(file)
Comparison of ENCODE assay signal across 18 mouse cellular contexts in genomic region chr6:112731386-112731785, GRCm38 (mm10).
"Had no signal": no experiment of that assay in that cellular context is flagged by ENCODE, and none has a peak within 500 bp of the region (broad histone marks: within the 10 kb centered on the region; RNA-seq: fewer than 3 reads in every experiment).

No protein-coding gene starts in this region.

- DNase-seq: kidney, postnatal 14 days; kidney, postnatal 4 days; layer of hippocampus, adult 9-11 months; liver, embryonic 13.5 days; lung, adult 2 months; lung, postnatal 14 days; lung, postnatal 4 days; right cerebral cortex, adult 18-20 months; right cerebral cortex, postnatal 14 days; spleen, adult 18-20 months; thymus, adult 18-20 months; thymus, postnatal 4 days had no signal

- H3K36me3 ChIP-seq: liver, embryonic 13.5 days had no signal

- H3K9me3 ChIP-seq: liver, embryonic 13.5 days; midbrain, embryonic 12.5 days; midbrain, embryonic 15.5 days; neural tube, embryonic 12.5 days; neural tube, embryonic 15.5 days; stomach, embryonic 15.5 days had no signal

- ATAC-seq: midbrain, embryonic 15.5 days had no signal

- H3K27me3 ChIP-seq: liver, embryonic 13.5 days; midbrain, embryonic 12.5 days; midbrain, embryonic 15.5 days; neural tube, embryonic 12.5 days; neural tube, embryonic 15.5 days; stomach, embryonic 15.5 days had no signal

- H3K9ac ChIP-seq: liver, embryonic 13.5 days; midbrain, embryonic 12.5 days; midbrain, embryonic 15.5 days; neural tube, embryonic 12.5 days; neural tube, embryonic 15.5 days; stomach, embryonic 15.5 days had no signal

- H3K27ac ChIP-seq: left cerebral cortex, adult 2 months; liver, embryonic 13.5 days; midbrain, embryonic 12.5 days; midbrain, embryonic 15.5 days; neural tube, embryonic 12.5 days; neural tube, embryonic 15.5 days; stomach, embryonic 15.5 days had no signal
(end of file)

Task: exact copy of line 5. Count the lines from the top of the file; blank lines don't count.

- H3K36me3 ChIP-seq: liver, embryonic 13.5 days had no signal